This weekend UNLV is hosting the first ever Mountain West Esports Showdown. Gamers from UNLV will compete against Boise State.
The tournament marks a big shift happening right now on university campuses. More and more kids are going to college to play video games.
Brother and sister Milo and Izzi Ocampo convinced their parents coming to UNLV to study esports could lead to a career.
"There is a future in this. Especially since it's not established," Milo said.
UNLV is on the cusp of an esports explosion on college campuses.
Robert Rippee is the director of the esports lab at UNLV.
"The industry already grew. It's really big. We just kind of woke up to it one day. It was already a massive phenomenon with millions of people playing video games," Rippee said.
And the casino industry is taking notice. There's already in esports lounge inside the Downtown Grand where players go head to head in a variety of games.
"Our esports program is profitable, it drives traffic, it continues to make the Downtown Grand relevant," chairman of the Downtown Grand Seth Schorr said.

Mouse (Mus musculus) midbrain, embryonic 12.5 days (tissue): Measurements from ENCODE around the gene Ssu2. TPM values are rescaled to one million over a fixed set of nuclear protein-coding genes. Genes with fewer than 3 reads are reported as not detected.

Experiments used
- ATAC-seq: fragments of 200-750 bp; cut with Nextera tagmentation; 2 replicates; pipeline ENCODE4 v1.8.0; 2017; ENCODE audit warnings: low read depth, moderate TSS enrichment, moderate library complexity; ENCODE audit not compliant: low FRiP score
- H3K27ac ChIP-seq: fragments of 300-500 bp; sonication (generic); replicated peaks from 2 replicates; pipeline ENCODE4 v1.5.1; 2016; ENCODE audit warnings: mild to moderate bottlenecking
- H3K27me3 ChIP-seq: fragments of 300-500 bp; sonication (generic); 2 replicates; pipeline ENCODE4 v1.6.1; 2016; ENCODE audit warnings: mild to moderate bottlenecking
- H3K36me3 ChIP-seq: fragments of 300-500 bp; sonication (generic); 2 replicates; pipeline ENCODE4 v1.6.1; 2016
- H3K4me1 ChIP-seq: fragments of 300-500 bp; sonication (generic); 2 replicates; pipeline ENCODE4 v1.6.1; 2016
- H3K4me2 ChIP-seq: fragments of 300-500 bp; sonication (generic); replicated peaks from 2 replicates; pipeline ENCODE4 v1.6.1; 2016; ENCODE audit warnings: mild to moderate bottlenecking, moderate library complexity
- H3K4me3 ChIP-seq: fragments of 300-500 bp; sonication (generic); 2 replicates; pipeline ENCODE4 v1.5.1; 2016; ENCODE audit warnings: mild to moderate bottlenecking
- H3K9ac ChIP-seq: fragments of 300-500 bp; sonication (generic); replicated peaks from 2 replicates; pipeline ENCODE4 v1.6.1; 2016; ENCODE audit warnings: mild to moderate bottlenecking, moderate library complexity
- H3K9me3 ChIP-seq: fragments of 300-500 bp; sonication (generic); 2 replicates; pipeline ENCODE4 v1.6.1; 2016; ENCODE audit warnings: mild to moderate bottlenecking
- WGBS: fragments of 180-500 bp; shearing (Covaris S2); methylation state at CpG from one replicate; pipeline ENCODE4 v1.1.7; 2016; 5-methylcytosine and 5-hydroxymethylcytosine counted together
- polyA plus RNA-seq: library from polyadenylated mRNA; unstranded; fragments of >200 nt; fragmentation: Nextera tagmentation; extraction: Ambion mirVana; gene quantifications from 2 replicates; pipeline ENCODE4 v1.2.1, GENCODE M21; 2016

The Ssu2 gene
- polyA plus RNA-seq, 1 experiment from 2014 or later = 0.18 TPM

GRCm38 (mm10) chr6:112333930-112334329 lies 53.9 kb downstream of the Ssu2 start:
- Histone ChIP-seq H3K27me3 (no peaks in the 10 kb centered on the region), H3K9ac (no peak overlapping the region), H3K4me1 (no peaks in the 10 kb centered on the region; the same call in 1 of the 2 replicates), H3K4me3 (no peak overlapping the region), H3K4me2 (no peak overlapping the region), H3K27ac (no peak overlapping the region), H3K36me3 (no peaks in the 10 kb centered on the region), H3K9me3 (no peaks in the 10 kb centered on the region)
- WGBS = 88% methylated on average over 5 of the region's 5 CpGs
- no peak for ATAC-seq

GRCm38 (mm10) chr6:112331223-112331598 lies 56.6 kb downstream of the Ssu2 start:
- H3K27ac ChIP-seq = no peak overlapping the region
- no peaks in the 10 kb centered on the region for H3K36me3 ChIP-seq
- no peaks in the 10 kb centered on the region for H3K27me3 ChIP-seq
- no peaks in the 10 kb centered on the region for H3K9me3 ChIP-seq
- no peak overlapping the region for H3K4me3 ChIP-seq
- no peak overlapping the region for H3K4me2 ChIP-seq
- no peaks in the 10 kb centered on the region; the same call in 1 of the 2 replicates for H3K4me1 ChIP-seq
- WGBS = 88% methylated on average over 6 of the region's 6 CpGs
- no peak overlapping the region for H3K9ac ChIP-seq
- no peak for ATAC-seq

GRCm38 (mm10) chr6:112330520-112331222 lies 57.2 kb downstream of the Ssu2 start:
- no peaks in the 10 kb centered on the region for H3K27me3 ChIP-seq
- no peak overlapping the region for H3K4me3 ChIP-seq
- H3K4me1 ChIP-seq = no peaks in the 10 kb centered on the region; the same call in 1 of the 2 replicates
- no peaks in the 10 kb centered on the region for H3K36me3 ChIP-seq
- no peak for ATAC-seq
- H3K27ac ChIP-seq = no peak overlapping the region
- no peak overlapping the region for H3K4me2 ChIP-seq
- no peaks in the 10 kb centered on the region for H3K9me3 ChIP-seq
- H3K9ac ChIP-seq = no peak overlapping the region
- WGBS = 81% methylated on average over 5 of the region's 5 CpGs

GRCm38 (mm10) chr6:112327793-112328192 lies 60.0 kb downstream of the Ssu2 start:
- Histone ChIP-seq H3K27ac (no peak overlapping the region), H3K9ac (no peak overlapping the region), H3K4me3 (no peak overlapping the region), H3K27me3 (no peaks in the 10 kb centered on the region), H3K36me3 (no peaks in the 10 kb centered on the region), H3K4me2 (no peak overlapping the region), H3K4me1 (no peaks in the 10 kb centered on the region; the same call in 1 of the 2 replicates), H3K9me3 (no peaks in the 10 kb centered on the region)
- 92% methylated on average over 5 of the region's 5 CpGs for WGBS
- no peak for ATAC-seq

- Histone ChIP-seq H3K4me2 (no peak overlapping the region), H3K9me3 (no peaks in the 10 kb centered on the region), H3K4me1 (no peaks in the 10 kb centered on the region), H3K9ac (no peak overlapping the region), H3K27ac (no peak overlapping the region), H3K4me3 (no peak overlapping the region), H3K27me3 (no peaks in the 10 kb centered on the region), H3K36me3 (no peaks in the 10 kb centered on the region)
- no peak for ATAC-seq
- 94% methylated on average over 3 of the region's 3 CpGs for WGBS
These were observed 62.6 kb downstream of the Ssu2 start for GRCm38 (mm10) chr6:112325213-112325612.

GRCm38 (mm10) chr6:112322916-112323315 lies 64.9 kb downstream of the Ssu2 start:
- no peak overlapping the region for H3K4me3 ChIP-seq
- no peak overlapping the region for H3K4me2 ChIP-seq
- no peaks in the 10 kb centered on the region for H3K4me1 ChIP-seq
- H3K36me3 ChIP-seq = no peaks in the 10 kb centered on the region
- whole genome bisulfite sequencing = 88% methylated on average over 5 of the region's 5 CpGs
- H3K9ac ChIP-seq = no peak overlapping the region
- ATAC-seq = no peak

In a couple of weeks the Luxor will open what's being billed as the Strip's first ever permanent esports arena where major tournaments will be live streamed across the world and people can bet on games.
Experts are predicting esports will be a billion industry within the next three years.
UNLV junior Tyler Tsunezumi decided to come here because of the esports program. He's hoping to land a job working for one of the casinos.
Esports is growing so popular universities are offering scholarships and student can actually major in it.
UNLV is not offering that yet, but there is hope that will change.